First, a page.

Flow Blue: History and Value of Blue-and-White Antique China
What is Flow Blue?
Flow Blue is highly collectible, antique blue-and-white china. The vintage dishware was most popular during the Victorian era and has experienced several surges of renewed popularity in the past 45 years.
Flow Blue is a type of antique china called transferware. The production of this attractive dishware produces a gentle, hazy quality in the design that was originally a mistake. The brilliant white background contrasts with the beautiful cobalt blue color of the decoration.
How Flow Blue Was Invented and Produced
In the late 18th century, Chinese porcelain was an extremely sought-after product in England. The rich blue patterns, hand-painted on a bright white background, were very expensive and limited to the wealthier class.
It took over 100 years for English potters to duplicate the salt-glazed earthenware that created the brilliant white background, along with the application of cobalt oxide that made the Oriental blue patterns so attractive.
In the late 1700s, English potters created a technique for imprinting a design on china called transferware:
- A copper plate is engraved with a design and heated.
- Cobalt oxide is applied onto the engraved copper plate.
- Damp tissue paper is then applied to the engraved copper plate.
- The tissue is lifted off the copper plate and then applied onto the pottery.
- The pottery piece is placed in water so that the tissue paper floats off.
There is some contention about the exact origin of Flow Blue. Some sources claim that the coloring agent diffused by accident, allowing the cobalt oxide to slightly bleed outside of the lines of the design. Other sources say that the diffusion was intentional in order to soften the edges of the pattern. Perhaps it was an accident at first, with the result being so pretty that the practice became more common.
Evolution of Patterns
The introduction of transferware to the china industry created a product that was less expensive than imported, hand-painted Chinese porcelain. The affordable product was very attractive to the surging Victorian middle class.
At first, transferware Flow Blue patterns incorporated Oriental designs and motifs, including temples, pagodas, and Asian scenery. Later, the Victorian romantic sensibility created a market for floral and pastoral patterns that highlighted English culture.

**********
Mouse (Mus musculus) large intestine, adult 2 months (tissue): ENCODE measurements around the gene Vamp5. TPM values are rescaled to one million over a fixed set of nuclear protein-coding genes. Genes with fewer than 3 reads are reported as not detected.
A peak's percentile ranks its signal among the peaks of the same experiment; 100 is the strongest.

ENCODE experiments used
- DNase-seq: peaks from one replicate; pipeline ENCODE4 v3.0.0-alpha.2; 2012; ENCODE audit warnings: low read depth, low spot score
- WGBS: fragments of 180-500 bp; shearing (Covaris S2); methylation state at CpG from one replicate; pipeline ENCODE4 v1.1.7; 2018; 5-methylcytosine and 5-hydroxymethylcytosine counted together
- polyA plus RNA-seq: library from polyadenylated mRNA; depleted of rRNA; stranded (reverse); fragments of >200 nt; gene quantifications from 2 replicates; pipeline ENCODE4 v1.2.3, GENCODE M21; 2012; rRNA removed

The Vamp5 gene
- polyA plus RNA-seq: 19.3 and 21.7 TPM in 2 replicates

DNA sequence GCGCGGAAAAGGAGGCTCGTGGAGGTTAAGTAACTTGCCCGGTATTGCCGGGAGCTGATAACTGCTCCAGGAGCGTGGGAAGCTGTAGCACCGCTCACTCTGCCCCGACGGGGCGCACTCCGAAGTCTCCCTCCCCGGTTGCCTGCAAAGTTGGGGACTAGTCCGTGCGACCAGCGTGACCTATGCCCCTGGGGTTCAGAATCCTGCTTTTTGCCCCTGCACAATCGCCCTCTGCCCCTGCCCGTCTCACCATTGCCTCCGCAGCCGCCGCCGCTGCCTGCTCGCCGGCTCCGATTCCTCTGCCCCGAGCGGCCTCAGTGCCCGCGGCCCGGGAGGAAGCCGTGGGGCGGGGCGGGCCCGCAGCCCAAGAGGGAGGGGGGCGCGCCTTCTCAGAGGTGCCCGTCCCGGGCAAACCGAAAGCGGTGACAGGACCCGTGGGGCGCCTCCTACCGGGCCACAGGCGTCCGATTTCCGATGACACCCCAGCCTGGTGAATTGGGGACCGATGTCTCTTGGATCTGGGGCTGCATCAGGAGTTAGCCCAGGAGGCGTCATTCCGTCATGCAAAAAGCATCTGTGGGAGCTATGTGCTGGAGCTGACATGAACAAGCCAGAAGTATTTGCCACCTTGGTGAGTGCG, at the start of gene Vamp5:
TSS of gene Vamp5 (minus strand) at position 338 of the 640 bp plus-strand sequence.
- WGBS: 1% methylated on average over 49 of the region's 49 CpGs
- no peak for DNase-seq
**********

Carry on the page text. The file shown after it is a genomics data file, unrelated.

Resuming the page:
Manufacturers found themselves with an abundance of factory seconds and thirds, rejected because the blue overflowed into the white more than usual, blurring the pattern lines excessively. The United States provided a market for these factory seconds. The low cost of these rejected, yet beautiful, pieces of blue-and-white dishware made Flow Blue popular with the middle and working class. From 1840 to 1870, the popularity of Flow Blue rose, and in the late 19th century and early 20th centuries it had its great heyday.
An interest in antiques created a new surge of popularity of Flow Blue for collectors in the late 1960s. Renewed interest in the late 20th century created demand for blue-and-white antique china as well as for reproductions for regular use in the home.
Four Basic Styles
Flow Blue china comes in four basic styles.
Romantic patterns feature pastoral scenes including trees and animals as well as quaint town scenes and collages.
The most sought-after versions of Flow Blue romantic scenes are:
- Watteau by John William Adams (1890-1910)
- Non Pareil by Burgess & Leigh (1891-1900)
- Italian Scenery by W. Adams (1890)
- Jenny Lind by Arthur Wilkinson (1895)
- Excelsior by Thomas Fell (1850)
Oriental patterns affect an Asian style and may depict temples, pagodas, Asian scenery including mountains and gardens, and people dressed in Chinese-style clothing. Several desirable collectible patterns in the Oriental style include:
- Scinde by John and George Alcook (1840)
- Amoy by Davenport (1844)
- Cashmere by Thomas Edwards (1850)
- Cabal by Thomas Edwards (1847)
- Manilla by Podmore & Walker (1845)